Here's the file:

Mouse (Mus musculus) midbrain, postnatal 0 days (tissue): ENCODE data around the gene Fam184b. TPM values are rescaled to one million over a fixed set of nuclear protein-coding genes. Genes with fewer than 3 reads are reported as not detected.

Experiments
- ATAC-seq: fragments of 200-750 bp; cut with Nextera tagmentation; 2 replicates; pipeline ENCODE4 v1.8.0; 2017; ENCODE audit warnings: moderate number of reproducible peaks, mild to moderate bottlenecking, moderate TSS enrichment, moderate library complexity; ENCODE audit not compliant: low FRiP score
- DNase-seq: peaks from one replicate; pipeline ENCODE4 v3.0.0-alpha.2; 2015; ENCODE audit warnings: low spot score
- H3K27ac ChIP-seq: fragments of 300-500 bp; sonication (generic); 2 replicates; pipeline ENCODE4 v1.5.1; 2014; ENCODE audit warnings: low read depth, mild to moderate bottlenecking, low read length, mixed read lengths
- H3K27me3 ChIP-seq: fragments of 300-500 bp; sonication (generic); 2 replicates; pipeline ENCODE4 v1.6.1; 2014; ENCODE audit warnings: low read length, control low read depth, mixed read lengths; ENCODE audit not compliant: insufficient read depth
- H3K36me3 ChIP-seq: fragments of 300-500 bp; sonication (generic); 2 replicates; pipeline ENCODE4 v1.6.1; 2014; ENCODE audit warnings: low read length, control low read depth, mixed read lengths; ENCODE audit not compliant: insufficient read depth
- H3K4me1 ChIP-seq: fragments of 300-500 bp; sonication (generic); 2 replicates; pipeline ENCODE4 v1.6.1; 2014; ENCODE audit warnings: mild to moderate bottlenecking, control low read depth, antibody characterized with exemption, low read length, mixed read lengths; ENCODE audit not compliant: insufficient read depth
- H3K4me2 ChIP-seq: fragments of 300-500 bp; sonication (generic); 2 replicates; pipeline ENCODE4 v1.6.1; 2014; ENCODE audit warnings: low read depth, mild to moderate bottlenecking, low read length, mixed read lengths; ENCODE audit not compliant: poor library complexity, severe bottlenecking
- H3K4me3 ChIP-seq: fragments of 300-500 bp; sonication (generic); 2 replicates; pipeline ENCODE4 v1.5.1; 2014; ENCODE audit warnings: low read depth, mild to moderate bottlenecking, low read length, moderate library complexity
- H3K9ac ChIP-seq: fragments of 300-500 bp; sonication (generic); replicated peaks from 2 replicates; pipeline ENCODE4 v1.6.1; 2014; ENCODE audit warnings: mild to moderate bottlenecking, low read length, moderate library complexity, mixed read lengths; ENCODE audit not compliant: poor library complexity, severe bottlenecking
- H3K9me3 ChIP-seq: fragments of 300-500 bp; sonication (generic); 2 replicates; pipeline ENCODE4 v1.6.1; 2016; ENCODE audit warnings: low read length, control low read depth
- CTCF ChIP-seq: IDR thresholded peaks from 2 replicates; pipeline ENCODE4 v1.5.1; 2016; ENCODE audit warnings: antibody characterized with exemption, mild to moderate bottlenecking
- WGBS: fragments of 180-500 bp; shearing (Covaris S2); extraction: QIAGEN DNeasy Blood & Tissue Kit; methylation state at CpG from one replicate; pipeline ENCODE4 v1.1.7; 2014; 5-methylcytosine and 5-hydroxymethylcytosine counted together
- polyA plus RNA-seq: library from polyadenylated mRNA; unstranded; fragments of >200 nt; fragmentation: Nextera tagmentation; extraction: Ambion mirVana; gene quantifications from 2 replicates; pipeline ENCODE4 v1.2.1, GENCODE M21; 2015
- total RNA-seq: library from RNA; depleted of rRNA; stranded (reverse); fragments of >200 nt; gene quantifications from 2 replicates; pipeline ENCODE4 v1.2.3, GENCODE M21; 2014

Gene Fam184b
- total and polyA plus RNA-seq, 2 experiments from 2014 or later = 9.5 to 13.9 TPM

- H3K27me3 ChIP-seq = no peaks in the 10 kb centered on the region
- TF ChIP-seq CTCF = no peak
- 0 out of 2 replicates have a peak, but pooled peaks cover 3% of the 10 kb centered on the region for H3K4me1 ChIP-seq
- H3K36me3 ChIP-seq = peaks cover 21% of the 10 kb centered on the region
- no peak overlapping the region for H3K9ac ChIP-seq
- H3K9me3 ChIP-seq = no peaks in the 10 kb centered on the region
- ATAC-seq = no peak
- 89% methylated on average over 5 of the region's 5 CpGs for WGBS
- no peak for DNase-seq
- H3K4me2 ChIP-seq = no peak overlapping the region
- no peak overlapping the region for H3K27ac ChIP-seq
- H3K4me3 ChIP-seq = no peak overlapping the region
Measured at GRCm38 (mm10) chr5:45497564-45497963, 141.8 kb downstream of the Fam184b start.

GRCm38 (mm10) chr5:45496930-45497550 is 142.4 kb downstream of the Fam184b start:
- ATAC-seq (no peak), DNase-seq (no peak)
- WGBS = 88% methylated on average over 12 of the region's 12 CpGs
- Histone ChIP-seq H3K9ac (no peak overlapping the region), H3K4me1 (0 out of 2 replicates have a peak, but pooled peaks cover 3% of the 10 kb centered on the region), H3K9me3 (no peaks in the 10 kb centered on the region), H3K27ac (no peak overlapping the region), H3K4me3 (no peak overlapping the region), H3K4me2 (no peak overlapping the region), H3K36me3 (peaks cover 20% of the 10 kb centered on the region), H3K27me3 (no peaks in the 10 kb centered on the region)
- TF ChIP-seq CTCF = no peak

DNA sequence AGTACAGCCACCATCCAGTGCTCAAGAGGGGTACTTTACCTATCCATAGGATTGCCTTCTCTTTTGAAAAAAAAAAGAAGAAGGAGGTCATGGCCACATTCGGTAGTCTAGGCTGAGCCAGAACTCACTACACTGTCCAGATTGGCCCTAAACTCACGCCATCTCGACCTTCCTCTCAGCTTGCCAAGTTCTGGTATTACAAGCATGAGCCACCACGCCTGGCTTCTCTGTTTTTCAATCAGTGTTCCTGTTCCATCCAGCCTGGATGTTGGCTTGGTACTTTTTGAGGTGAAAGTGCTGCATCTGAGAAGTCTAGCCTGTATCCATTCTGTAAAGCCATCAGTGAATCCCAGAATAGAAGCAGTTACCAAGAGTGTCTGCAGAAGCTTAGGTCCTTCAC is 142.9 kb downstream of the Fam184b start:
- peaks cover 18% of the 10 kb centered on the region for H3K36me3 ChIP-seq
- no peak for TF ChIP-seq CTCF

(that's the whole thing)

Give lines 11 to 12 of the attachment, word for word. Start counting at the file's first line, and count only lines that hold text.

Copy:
- H3K9ac ChIP-seq: fragments of 300-500 bp; sonication (generic); replicated peaks from 2 replicates; pipeline ENCODE4 v1.6.1; 2014; ENCODE audit warnings: mild to moderate bottlenecking, low read length, moderate library complexity, mixed read lengths; ENCODE audit not compliant: poor library complexity, severe bottlenecking
- H3K9me3 ChIP-seq: fragments of 300-500 bp; sonication (generic); 2 replicates; pipeline ENCODE4 v1.6.1; 2016; ENCODE audit warnings: low read length, control low read depth